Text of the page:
By Andy Normand
Net zero is back in the headlines after a series of announcements on both sides of the political aisle. Recent changes to government strategy are seen by some to be damagingly regressive and others as necessary pragmatism, but it’s important to understand where we are in the energy transition and focus on what we still need for the current system and the changes that are yet to come.
The domestic electricity market is changing to a more decentralised model driven by deregulation and increased renewable generation. In time, this decentralised model will result in reduced costs, improved security of supply and reduced CO₂ emissions as the system evolves. This new market offers significant opportunities where energy providers, investors and consumers can realise lower bills and increased profits by deploying new energy assets as well as optimising the existing energy system.
What will this decentralised electricity system look like in five or ten years’ time? The inexorable drive to produce a greater proportion of electricity from renewable sources shows no sign of slowing down. Indeed, according to energy market data analyst EnAppSys, output from renewable sources totalled 119.5TWh in 2022 – the highest on record over the last decade – due primarily to high wind levels. However, traditional forms of generation such as gas and nuclear will continue to be a prominent feature of Britain’s power mix.
What happens when the wind doesn’t blow and the sun doesn’t shine? Renewable sources of energy are primarily those known as non-dispatchable; they generate when they can, not necessarily when they are needed. To balance supply against demand, there is also a need for dispatchable energy which can be turned up and down at will.
Battery Energy Storage Systems (BESS) are viewed as an important part of the future energy system. The markets for energy storage of different technologies and capacities are rapidly evolving, with new and shifting market drivers being full of opportunities. Currently, however, they are used primarily to balance short-term fluctuations and ensure system stability rather than balance large-scale misalignment in the timing of generation and demand.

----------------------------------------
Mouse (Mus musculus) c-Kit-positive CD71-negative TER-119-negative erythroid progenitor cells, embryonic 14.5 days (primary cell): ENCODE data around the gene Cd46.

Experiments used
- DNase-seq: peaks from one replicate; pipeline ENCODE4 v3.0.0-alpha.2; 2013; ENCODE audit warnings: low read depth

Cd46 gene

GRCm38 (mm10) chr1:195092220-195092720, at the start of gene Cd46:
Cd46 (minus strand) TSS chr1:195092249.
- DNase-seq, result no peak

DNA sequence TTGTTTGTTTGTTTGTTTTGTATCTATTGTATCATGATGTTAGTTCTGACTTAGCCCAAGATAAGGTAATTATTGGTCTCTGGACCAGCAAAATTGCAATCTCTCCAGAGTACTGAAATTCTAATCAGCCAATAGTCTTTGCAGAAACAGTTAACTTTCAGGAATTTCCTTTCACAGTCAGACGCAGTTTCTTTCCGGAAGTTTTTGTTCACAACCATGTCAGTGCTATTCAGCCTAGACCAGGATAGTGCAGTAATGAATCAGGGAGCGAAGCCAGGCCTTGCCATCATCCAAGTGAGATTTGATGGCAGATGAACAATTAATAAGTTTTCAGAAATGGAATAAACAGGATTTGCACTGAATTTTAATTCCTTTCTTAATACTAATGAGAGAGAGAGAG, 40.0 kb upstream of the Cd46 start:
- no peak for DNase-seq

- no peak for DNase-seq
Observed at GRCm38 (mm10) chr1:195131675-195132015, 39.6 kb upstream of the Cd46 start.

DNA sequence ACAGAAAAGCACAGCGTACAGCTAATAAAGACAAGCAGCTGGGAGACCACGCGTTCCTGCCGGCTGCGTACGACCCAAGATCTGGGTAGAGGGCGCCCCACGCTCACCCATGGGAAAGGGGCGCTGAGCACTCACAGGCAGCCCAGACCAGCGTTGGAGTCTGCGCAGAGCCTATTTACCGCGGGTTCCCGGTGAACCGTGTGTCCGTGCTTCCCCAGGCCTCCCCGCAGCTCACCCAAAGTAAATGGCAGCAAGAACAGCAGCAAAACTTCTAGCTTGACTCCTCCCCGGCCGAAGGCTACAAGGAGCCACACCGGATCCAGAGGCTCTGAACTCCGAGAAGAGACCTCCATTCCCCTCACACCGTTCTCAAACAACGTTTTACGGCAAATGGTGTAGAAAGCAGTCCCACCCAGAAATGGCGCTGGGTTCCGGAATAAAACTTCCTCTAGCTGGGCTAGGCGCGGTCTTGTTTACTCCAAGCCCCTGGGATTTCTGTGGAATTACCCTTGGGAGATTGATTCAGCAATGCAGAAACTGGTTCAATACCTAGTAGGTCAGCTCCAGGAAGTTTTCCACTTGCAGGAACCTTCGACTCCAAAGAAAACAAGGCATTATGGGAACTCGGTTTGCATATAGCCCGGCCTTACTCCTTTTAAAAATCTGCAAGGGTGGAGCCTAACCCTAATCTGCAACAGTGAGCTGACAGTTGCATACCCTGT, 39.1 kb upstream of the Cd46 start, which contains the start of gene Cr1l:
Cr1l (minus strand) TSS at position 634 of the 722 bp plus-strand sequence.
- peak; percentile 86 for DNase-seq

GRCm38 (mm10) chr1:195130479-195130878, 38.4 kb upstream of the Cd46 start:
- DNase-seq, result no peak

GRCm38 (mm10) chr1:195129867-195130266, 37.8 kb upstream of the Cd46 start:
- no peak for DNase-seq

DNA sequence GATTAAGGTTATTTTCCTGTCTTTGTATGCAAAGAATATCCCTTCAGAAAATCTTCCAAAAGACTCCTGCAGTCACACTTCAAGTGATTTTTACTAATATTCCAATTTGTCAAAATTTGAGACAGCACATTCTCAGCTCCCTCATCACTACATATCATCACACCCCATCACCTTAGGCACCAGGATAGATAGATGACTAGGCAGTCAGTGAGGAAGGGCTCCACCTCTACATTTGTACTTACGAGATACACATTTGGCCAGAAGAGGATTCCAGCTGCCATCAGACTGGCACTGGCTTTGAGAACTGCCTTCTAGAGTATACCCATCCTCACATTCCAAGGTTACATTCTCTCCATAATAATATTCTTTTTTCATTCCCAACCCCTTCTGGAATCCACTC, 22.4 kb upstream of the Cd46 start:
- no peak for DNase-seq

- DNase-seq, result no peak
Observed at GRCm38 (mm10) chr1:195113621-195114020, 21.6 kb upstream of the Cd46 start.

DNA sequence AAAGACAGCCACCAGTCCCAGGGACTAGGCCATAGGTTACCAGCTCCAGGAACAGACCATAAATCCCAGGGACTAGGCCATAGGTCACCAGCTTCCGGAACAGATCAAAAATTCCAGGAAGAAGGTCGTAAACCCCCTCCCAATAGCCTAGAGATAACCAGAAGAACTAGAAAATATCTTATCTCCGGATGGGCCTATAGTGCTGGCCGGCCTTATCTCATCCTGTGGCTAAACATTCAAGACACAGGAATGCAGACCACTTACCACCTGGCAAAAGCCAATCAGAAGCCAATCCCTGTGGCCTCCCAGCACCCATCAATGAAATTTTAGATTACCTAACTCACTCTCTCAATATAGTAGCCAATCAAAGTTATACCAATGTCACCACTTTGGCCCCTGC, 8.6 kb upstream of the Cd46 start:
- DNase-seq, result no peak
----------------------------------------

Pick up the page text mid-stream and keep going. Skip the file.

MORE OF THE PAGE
It’s clear that other forms of dispatchable generation are needed to ramp up and down as necessary to balance the system during peaks and troughs in demand.
Right now, gas-fired peaking plants are an important part of this equation. These are power plants designed to balance fluctuating power requirements in the electricity network and operate during periods of high demand for electricity or shortfalls of power supply. By addressing these imbalances, peaking plants can reduce stress on the electricity system – helping to maintain security of supplies and reducing the chance of the lights going out.
The key advantages of peaking plants and other small, flexible generators over large baseload units is that they can be sited close to where the power is used, saving on the cost and wasted energy of transporting power over long transmissions networks, and they can respond quickly to fluctuations in electricity demand.
While baseload gas plants are switched on all the time (unless there’s a fault), peaking plants are in standby mode until needed. When that time comes, they can be switched on in a matter of minutes to provide additional power when the grid needs it.
Operators of these plants are paid to generate electricity when demand is high. They are encouraged to do so through mechanisms such as the Short-Term Operating Reserve (STOR) and the Capacity Market, which are designed to level out imbalances in power supply and demand, and offer financial incentives to ensure that generators such as gas peaking plants are kept on standby and ready to provide back-up electricity when needed.
In future years, it’s likely that flexible generators will have an even more vital role to play in the evolution of a decentralised electricity market. It’s clear that gas isn’t a long-term solution; operators of gas plants are already exploring the possibility of converting them to hydrogen-fired assets or capturing and selling excess carbon from the gas-making process, but for now they keep the lights on.
At Encora Energy, we play a key role in the development, construction and operation of decentralised energy projects including several gas-fired peaking plants and BESS sites across the UK. We’ve helped owners of these plants to develop suitable sites, get the plants up and running, and extract optimum value from the plants once operational.
This latter point is crucial. It’s not enough to build plants at strategic sites near the point of energy consumption; they must run at optimal efficiency. This will not only help plant owners realise healthy financial returns, it will also ensure that dispatchable energy plants will continue to play this vital role in an efficient and improving electricity system in Britain.